Dhanush Kenchanna

Dhanush Kenchanna

Dhanush Kenchanna

Speaker | Texas State University

Dhanush Kenchanna is a graduate student in Agricultural Sciences at Texas State University, San Marcos, Texas. His passion lies in fostering sustainable communities through composting and applying compost in horticultural and agricultural production. Currently, he serves as the graduate manager of Bobcat Blend, an on-campus composting program dedicated to diverting food waste towards compost production.

Session Code: 4C

Track: CREF Research

Session Name: Compost Additives and Their Effectiveness: Frass and Biochar

Session Time: Thursday, February 8, 8:30 – 10:00 AM

Presentation Title: Black Soldier Fly Larve (Hermetia illucens) Frass & Sheddingsas a Compost Ingredient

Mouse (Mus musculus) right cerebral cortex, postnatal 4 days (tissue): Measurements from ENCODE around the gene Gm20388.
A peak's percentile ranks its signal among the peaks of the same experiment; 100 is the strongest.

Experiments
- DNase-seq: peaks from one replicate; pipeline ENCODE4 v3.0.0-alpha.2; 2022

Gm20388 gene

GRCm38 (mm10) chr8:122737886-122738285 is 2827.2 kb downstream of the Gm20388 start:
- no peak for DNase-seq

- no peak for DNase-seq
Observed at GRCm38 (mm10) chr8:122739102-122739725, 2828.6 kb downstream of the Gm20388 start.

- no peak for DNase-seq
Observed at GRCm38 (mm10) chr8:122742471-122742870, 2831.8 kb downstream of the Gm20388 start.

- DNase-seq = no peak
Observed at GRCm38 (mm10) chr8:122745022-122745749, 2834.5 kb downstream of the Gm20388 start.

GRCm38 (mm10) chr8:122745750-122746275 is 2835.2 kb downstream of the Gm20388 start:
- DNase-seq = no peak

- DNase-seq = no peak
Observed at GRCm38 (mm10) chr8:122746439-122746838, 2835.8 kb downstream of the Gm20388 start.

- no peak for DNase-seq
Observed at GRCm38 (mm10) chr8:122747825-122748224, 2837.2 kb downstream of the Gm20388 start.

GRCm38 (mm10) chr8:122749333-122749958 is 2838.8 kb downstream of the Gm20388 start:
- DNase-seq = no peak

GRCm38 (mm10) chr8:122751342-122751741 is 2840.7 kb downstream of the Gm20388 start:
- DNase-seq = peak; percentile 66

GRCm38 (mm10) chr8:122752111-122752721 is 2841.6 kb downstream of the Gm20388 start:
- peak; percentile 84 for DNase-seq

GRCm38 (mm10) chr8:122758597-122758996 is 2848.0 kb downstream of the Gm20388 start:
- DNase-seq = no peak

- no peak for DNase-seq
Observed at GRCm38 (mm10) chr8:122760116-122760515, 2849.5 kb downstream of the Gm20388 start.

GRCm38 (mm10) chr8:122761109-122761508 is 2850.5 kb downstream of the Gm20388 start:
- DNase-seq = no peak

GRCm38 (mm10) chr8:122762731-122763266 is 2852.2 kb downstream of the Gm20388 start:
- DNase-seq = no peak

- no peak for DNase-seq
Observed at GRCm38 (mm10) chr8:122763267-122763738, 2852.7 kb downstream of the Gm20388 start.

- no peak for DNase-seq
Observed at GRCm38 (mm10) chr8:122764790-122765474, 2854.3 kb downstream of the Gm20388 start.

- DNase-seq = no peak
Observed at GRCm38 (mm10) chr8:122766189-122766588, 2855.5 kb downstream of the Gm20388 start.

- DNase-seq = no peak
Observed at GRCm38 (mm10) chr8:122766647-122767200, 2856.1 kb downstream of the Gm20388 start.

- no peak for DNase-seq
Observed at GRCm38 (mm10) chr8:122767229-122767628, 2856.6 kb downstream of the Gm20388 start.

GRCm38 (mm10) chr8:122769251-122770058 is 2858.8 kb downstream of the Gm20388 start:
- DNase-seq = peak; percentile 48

Presentation Description: Nature’s effective decomposers, the Black Soldier Fly (Hermetia illucens), are well-known at their larval stage for their high protein and lipid content. Rearing Black Soldier Fly Larvae (BSFL) produces a byproduct known as frass and larval sheddings, which is waste from the insect diet, dead larvae, and larval excrement. This byproduct is dark in color, safe to handle, and contains 200g/kg of protein and other essential nutrients. As the commercial insect-rearing industry is still emerging in the United States, there is currently not a well-established market for frass. It has been recommended that frass could be composted; however, there is a lack of literature available on frass and larval shreddings as compostable materials, including final compost quality. Accordingly, this study aims to evaluate the frass from BSFL as a viable compost ingredient utilizing additional nitrogen feedstocks, such as livestock manure. Four experimental compost piles (22.85 m3) with different ratios of BSFL frass and sheddings were developed: the first and fourth piles consisted of 25% frass, whereas the second and third piles contained 30% frass. Across piles, wood chips, food waste, and livestock manure varied to determine the best proportion for compost based on prior research. The compost piles were allowed to reach a mesophilic temperature of 38o C; then cured until reaching 32o C. After curing, samples from each pile were collected to analyze pH, macro- and micronutrients, particle size, stability, and maturity. The findings are anticipated to highlight the most effective protocol for developing high-quality compost containing waste from the insect rearing industry.